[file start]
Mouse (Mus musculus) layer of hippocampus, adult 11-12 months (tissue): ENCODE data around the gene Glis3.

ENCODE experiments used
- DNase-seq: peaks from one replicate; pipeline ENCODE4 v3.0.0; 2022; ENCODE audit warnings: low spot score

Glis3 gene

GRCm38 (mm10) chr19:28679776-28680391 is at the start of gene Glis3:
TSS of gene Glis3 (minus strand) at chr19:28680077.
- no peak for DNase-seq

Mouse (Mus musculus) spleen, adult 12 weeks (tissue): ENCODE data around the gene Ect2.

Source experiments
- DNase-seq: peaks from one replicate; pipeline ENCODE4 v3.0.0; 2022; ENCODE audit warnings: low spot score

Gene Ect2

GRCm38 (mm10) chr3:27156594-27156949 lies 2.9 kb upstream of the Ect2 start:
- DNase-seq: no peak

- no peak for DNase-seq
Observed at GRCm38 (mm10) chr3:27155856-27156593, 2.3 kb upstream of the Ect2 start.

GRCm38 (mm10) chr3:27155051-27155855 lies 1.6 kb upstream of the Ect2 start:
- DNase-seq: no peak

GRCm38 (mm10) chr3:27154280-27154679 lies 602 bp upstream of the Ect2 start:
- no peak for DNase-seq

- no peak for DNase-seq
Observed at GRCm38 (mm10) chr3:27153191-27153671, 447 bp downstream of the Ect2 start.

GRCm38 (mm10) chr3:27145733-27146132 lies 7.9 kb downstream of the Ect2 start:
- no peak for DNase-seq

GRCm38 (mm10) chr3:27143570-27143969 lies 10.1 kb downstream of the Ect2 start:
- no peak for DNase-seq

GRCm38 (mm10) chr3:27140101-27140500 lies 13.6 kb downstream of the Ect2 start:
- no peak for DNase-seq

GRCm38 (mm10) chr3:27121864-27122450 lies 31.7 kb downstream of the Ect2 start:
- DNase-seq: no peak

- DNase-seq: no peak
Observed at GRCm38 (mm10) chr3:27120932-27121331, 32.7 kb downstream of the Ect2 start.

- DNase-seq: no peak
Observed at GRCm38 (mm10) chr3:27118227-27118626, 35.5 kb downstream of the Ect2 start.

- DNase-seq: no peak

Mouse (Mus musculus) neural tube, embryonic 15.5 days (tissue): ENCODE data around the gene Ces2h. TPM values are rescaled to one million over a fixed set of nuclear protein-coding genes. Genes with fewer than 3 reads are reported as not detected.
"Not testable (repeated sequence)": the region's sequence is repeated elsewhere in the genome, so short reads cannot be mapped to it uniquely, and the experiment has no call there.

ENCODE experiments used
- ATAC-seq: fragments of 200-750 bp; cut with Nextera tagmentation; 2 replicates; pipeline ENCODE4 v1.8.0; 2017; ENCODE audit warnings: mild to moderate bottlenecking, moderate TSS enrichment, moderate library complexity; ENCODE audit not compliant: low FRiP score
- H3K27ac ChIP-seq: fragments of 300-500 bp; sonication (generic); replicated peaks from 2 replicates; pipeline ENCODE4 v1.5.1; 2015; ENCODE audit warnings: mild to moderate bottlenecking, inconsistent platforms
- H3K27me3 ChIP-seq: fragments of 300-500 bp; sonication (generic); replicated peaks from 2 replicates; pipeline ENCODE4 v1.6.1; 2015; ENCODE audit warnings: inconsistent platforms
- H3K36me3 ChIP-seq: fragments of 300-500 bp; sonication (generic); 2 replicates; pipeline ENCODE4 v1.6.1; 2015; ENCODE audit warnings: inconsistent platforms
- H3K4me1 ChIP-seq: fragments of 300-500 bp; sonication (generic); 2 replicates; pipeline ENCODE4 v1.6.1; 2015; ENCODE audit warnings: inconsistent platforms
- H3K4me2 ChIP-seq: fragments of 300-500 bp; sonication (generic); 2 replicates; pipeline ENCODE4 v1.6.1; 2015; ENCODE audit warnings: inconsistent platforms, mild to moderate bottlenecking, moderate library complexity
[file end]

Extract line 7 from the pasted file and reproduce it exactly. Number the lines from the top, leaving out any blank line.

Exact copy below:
- no peak for DNase-seq